The three rules of Mackem Mountaineering - Chris Coleman's presser suggests knows all about them

The meaning behind the words. What can we take from Chris Coleman's first press conference as Sunderland boss?

by James_Hall Monday, 20 November 2017 08:10 PM Comments

The meaning behind the words. What can we take from Chris Coleman's first press conference as Sunderland boss?

Out he strode, accompanied by an air of confidence and a rather relieved looking Chief Executive in Martin Bain. Chris Coleman has landed and he seems to be getting to grips with his new club as fast as humanly possible.

Bain opened the conference, freely admitting that Coleman was his first choice and that no one else was offered the job. He seemed to be attempting a small pep talk-come-warm-up for Coleman in front of the assembled crowd of journalists. Not that Sunderland's new manager appeared to need one.


Coleman exuded a quiet confidence and self determination not seen coming from a man in the Sunderland hot seat for a long time.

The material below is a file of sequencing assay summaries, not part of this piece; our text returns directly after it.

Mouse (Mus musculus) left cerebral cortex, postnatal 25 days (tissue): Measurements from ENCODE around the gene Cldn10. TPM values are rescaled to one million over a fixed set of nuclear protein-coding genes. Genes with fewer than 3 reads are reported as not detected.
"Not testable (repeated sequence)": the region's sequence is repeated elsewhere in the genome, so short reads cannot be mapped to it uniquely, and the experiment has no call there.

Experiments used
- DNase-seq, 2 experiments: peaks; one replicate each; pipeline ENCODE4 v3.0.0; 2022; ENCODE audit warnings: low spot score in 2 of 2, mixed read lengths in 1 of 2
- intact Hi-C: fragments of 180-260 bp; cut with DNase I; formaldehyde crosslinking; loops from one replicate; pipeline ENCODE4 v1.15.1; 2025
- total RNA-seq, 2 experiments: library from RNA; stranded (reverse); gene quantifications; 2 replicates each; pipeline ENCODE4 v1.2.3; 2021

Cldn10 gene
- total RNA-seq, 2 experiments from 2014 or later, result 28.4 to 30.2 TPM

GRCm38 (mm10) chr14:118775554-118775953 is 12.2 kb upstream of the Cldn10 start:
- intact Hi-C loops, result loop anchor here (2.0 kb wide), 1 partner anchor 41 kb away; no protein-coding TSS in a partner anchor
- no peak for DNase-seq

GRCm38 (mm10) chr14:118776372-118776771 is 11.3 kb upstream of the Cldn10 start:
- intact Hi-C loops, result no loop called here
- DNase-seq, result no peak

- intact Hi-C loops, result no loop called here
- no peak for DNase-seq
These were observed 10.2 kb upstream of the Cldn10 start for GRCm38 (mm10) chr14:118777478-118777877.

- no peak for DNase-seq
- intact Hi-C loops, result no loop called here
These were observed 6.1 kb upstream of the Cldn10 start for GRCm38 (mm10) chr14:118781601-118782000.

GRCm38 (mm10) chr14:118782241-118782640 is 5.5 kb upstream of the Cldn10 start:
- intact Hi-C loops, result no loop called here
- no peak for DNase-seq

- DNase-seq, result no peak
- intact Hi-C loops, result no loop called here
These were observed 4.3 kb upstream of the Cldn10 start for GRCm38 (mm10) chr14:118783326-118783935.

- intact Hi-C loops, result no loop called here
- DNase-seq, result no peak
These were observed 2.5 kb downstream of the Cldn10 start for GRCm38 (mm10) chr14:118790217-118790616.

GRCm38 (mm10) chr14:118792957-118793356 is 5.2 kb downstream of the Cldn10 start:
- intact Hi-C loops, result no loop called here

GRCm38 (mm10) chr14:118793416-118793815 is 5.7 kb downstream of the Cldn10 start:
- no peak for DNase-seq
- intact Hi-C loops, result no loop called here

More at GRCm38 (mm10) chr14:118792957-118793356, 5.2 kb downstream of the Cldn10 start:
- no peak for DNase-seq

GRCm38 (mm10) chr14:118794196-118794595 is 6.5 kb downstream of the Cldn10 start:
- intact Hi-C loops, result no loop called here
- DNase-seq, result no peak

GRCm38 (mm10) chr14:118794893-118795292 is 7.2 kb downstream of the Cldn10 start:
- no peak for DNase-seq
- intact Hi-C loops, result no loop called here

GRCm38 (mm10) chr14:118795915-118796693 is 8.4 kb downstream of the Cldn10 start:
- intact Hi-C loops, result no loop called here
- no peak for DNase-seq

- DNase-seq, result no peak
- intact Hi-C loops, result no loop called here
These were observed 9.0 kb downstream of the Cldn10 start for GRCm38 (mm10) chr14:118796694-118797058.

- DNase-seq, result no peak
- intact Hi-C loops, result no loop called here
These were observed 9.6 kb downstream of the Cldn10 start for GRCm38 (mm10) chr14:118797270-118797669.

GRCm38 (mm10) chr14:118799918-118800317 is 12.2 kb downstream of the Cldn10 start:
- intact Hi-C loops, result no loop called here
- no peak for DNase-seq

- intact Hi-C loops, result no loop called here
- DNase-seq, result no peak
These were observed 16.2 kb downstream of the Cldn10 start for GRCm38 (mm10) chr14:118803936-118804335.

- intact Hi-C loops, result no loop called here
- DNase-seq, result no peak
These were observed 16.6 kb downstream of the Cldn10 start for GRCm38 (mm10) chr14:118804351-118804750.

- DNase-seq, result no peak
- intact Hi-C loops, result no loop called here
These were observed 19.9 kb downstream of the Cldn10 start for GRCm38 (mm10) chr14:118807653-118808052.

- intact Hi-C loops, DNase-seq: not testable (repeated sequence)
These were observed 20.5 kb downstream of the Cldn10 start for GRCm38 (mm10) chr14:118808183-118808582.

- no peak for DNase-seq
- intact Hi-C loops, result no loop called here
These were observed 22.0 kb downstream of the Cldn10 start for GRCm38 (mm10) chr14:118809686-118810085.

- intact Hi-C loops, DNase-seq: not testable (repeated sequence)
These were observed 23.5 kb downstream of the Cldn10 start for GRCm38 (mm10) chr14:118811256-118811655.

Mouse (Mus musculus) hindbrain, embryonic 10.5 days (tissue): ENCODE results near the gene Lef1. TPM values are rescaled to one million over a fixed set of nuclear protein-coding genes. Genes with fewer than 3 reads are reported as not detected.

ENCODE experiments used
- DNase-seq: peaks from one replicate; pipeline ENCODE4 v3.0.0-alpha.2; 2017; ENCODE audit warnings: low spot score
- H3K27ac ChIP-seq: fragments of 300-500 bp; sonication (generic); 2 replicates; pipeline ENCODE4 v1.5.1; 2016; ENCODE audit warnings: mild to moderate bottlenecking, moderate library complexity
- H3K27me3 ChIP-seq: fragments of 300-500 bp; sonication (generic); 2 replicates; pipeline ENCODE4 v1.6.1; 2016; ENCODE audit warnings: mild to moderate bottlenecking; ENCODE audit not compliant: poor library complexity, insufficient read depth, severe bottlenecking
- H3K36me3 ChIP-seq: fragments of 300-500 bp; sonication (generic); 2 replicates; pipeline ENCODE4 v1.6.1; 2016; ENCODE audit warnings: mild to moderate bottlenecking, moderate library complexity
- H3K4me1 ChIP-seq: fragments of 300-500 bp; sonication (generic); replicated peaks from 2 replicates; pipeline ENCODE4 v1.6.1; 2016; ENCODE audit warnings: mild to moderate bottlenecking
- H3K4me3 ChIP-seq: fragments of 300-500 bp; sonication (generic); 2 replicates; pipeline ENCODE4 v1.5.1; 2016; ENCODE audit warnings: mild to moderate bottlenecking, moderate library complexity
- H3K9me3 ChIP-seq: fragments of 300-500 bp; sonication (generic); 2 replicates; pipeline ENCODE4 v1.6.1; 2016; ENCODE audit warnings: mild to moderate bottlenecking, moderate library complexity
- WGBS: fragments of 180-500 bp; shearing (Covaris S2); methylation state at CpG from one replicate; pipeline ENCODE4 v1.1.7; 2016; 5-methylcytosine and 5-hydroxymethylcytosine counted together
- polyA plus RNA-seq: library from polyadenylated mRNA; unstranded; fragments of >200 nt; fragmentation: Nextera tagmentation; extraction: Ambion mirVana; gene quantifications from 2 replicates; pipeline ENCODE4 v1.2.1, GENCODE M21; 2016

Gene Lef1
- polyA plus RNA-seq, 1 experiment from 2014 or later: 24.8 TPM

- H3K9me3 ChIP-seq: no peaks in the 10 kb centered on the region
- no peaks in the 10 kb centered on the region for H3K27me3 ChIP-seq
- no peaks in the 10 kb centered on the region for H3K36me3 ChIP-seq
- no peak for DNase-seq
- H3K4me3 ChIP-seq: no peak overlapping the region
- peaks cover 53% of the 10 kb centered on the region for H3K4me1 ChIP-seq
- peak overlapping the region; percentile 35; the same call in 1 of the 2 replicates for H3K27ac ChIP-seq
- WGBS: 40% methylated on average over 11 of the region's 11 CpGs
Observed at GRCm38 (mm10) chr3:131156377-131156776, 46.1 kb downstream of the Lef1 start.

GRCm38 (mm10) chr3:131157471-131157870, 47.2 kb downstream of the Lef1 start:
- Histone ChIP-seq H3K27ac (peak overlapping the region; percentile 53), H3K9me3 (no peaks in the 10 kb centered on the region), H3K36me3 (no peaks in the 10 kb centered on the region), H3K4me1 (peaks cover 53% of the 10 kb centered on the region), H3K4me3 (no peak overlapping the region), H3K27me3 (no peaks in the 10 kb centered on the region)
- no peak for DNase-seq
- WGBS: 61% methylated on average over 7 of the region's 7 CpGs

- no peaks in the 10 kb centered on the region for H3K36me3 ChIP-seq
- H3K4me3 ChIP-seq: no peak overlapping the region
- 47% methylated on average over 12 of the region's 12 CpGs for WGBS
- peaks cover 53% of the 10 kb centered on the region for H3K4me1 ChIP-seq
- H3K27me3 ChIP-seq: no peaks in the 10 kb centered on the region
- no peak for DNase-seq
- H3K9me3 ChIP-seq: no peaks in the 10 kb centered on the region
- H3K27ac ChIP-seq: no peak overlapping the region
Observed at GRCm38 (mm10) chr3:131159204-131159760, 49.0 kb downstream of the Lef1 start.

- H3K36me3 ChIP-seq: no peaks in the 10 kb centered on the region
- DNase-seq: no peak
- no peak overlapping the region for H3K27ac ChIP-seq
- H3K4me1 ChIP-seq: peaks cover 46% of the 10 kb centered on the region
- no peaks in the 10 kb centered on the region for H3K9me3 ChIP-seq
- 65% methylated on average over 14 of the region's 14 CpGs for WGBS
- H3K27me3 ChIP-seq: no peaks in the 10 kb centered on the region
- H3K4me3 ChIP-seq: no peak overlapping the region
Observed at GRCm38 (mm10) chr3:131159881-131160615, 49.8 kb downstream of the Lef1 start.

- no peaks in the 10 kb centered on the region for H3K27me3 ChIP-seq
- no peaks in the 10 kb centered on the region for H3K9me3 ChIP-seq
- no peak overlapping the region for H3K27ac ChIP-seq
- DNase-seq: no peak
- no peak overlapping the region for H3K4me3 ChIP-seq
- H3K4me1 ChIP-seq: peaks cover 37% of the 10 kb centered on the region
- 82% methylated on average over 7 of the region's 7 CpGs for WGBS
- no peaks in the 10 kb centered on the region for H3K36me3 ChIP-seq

His frank statement regarding his hugely successful time managing the Welsh national team was surely to give a brief explanation of how he wound up as Black Cats boss and to put any further questions relating to his former employment to bed.

He admitted that it didn't take him long to take the job, 24 hours was the time scale mooted, Coleman stateed he is, 'impressed and delighted.' to be here.

It is a theme running throughout his interview that he is eager to be here and thankful for the opportunity. He is aware of how big a club Sunderland is and is also equally familiar with how formidable it could become. Referencing the 47,000 fans he hopes to pack the Stadium of Light with and acknowledging the loyalty and passion displayed by those fans over the last 6 years of mismanagement.